Monday, November 30, 2009

you don't drive Truck Norris, he drives you!

Just over a week ago, we brought a new vehicle into our lives, making us a two-car family again for the first time in two years. Meet Truck Norris:

Truck Norris is a 2009 Dodge Ram 2500 with a 6.7L Cummins turbodiesel engine, an extended cab, the long bed, and the tow package. We've already had a Rhino Lining bedliner put in, and a canopy top for the bed is on order and should be here in about two weeks. The dogs ride in the backseat, which we've arranged nicely with a flat sheet ziptied to the folded seats to protect them, dog beds on the cargo shelf that folds out from the floor, and soon a net barrier to keep them from warming up the drivers' seat when we leave them in the truck. Phoebe is especially fond of sitting on the top of the seatback and vulturing at us with her beady little eyes.

We're pleased with our purchase, and looking forward to a long lifetime of use for both flyball and home needs. I already took a big load of tree branches to the dump over the weekend, and we've been using it to go to flyball practice and will be taking it to Canada this weekend for the tournament. That will be a bit interesting, as we don't have the canopy yet, so we will be putting our silver travel pod in the truck bed along with the cooler and bin wrapped in tarps to protect them! The new truck will give us a second snow-capable vehicle for the winter, as well as take the burden of long-range travel off of the Subaru (which is just about to turn 80,000 miles) which will help extend the life of that vehicle.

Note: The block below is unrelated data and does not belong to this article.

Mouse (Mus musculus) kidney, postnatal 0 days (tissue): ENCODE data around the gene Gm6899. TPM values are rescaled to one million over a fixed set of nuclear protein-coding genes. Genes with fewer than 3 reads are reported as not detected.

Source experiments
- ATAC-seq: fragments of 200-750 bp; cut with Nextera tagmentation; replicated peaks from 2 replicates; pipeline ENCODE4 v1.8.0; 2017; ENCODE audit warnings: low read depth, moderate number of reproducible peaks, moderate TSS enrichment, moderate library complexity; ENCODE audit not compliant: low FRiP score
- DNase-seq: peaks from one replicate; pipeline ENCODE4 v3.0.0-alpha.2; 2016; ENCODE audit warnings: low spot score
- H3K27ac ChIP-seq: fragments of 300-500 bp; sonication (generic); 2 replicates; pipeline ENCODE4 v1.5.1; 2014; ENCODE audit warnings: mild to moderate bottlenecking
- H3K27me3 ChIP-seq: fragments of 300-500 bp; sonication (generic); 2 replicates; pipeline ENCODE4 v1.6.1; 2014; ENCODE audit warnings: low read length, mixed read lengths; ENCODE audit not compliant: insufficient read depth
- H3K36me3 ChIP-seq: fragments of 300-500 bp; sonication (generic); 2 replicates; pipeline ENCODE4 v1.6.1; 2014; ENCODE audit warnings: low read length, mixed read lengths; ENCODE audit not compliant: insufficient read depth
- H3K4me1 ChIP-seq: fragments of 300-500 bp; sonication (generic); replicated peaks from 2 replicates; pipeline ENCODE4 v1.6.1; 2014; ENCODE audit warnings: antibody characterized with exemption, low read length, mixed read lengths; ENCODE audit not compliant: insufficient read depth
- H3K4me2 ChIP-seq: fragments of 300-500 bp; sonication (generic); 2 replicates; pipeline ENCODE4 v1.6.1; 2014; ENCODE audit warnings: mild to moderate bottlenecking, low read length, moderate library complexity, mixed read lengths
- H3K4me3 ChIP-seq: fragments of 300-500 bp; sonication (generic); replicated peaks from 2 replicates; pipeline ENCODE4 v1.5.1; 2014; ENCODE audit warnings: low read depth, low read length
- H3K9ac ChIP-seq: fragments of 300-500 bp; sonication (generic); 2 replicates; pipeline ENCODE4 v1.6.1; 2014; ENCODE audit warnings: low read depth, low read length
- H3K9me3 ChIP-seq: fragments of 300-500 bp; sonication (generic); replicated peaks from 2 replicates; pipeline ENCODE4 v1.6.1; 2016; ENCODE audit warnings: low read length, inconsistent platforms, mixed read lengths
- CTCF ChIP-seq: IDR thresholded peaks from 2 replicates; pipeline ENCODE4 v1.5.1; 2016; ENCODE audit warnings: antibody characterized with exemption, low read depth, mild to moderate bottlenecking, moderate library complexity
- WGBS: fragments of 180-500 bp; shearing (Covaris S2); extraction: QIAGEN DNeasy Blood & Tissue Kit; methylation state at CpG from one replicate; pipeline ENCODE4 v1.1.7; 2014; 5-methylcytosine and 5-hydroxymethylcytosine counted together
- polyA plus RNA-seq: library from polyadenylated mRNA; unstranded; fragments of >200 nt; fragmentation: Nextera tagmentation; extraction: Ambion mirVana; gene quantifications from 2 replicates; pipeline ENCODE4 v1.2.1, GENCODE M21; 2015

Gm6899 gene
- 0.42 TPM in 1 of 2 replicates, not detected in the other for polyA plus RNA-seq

And of course, Truck Norris will achieve his calling next spring, when if all goes as planned we will be purchasing a travel trailer RV. Until then, however, he will have to be content with taking loads of stuff to the dump, bringing home our Christmas tree, and hauling around 110 lbs of dog in the backseat.

All hail Truck Norris!!

Thursday, November 12, 2009

Halloween celebrations!

I finally got the pictures off the camera, so here are some shots of our Halloween celebration this year!